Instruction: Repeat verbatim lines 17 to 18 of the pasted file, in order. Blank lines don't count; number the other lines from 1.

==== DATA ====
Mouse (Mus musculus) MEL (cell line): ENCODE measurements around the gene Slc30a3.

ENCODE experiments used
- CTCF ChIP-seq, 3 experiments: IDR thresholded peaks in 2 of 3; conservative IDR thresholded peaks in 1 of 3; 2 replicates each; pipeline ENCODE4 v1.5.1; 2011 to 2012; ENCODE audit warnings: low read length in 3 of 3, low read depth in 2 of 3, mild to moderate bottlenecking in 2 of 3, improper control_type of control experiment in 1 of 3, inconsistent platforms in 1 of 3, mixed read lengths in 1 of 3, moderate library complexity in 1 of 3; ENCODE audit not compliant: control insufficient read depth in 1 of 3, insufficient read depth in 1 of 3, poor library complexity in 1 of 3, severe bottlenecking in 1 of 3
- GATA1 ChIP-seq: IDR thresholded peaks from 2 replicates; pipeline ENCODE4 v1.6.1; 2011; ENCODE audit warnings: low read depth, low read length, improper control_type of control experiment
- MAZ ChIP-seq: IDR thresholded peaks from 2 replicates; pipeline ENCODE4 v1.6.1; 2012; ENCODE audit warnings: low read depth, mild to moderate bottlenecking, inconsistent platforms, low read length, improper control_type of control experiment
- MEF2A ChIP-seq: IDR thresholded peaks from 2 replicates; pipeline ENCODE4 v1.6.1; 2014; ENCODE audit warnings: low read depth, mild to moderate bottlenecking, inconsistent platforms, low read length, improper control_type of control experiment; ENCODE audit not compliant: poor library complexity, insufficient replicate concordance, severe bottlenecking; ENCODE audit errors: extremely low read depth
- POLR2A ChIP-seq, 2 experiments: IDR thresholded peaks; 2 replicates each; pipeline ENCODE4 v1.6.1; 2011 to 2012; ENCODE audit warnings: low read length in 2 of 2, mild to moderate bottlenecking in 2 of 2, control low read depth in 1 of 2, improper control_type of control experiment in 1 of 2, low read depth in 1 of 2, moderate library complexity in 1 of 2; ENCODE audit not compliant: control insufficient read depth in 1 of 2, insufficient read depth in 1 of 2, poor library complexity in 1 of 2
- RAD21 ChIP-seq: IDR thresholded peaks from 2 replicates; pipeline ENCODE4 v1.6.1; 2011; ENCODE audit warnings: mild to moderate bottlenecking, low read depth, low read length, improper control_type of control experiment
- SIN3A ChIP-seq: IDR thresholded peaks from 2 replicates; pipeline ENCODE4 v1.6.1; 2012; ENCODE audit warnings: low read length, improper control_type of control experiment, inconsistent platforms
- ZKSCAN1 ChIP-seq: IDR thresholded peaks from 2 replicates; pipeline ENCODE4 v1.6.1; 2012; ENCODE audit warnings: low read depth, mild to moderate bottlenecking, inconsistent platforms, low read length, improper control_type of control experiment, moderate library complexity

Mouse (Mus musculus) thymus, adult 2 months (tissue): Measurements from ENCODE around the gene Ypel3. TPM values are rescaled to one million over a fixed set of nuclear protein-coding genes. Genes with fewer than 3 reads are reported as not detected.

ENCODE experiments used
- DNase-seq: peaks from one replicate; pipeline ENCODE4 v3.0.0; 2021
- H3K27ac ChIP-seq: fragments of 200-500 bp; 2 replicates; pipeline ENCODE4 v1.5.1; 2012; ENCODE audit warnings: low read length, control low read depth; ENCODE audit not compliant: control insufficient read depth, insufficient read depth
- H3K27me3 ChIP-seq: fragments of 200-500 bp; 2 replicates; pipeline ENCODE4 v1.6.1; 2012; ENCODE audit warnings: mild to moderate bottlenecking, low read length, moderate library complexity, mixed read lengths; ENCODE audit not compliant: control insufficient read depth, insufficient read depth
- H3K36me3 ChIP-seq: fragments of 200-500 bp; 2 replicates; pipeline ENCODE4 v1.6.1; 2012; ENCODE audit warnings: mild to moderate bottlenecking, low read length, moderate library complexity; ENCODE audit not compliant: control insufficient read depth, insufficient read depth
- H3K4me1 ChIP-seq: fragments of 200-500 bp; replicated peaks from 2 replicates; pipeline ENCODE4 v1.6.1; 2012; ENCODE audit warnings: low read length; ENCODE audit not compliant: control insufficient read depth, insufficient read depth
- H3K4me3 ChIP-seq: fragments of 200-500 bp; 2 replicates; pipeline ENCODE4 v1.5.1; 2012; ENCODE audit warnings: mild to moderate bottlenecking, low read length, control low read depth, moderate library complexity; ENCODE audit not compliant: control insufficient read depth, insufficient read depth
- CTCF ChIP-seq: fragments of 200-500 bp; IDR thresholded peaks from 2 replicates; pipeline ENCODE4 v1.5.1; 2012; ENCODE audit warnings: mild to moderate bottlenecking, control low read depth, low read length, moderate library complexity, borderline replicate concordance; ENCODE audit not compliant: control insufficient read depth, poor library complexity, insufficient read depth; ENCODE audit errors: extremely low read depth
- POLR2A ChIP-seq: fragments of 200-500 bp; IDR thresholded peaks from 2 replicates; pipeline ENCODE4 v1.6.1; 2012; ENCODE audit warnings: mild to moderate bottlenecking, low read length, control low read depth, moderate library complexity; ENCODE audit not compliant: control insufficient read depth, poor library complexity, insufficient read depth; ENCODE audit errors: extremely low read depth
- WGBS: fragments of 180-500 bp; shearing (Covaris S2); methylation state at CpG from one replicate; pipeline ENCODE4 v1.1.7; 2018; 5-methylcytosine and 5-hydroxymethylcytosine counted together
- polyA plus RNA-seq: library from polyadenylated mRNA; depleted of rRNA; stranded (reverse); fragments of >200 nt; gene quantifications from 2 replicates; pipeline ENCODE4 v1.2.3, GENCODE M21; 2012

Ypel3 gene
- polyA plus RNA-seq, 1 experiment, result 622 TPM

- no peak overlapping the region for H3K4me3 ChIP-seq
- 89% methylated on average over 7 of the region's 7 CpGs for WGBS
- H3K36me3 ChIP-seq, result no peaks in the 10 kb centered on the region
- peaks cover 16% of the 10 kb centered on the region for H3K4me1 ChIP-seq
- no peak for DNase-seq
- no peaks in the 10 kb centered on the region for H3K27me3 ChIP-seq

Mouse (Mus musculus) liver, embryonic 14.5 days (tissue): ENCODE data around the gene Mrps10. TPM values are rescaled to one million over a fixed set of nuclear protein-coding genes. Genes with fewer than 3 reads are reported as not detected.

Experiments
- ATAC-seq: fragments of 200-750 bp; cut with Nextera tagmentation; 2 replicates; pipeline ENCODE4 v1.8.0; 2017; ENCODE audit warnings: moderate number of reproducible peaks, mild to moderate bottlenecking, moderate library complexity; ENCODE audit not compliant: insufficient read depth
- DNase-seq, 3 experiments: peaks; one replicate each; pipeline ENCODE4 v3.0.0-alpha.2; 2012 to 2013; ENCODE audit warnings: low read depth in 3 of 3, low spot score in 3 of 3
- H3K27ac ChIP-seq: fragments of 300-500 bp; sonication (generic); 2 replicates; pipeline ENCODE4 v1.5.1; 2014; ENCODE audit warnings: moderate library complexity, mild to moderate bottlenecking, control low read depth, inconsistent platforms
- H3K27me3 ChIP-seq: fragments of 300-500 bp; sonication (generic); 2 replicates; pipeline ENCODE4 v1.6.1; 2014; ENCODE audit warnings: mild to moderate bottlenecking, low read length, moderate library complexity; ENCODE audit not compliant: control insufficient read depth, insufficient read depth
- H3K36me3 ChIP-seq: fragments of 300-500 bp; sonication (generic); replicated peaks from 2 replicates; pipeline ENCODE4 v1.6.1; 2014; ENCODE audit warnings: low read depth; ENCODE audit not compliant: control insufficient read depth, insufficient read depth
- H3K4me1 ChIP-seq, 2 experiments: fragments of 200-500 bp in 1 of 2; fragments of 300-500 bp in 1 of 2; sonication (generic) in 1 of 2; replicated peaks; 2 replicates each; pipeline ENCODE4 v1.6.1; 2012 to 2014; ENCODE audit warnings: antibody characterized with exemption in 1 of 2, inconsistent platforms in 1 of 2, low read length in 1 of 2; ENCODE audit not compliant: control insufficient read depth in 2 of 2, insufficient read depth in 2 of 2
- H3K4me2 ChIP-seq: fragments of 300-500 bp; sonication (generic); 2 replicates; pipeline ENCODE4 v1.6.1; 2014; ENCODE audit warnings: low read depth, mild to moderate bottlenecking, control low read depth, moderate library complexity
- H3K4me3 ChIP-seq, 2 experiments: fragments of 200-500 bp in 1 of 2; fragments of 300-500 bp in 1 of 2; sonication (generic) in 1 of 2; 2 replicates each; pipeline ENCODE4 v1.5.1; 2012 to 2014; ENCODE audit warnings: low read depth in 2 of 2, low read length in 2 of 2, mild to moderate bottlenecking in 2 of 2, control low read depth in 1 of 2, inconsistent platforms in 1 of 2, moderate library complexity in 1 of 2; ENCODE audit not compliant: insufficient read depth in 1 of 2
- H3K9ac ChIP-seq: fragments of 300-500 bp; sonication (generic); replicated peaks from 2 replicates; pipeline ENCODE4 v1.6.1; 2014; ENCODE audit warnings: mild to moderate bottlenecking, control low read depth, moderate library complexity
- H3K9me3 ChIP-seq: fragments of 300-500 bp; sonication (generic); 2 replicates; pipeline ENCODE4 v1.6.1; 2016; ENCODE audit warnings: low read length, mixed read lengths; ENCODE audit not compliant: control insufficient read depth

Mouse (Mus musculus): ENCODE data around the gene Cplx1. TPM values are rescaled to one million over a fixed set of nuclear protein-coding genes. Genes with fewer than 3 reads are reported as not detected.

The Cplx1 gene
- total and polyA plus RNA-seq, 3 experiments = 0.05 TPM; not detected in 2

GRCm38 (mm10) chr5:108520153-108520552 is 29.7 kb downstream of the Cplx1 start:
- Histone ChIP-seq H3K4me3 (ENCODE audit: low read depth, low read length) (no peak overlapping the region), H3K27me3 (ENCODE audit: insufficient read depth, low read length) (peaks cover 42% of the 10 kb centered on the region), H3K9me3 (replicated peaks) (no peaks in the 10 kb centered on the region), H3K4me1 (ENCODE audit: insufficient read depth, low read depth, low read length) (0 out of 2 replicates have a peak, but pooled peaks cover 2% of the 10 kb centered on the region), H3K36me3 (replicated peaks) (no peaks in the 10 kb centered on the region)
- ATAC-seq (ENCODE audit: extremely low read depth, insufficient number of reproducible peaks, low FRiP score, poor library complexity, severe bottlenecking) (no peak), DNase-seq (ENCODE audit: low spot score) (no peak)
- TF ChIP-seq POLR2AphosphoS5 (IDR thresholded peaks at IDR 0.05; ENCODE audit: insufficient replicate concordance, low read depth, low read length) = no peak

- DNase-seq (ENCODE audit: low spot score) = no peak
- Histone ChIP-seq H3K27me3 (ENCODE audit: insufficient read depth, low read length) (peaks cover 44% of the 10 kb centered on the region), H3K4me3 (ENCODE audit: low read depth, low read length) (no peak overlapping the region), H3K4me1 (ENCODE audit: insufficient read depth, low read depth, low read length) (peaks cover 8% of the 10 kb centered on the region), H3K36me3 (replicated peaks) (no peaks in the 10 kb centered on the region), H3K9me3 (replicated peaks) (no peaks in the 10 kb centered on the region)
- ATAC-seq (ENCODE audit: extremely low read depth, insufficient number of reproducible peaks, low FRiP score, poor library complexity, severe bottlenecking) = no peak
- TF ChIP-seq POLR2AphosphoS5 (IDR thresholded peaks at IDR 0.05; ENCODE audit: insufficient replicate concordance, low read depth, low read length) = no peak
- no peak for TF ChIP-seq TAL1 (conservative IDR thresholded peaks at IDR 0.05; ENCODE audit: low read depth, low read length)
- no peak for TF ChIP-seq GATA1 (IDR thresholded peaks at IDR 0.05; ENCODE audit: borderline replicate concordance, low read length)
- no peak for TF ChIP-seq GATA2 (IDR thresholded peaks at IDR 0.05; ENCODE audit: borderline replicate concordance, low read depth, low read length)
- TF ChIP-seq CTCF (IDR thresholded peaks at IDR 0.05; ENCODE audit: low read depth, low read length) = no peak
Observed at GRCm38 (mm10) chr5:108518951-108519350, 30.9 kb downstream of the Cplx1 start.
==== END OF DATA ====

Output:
- H3K4me1 ChIP-seq: fragments of 200-500 bp; replicated peaks from 2 replicates; pipeline ENCODE4 v1.6.1; 2012; ENCODE audit warnings: low read length; ENCODE audit not compliant: control insufficient read depth, insufficient read depth
- H3K4me3 ChIP-seq: fragments of 200-500 bp; 2 replicates; pipeline ENCODE4 v1.5.1; 2012; ENCODE audit warnings: mild to moderate bottlenecking, low read length, control low read depth, moderate library complexity; ENCODE audit not compliant: control insufficient read depth, insufficient read depth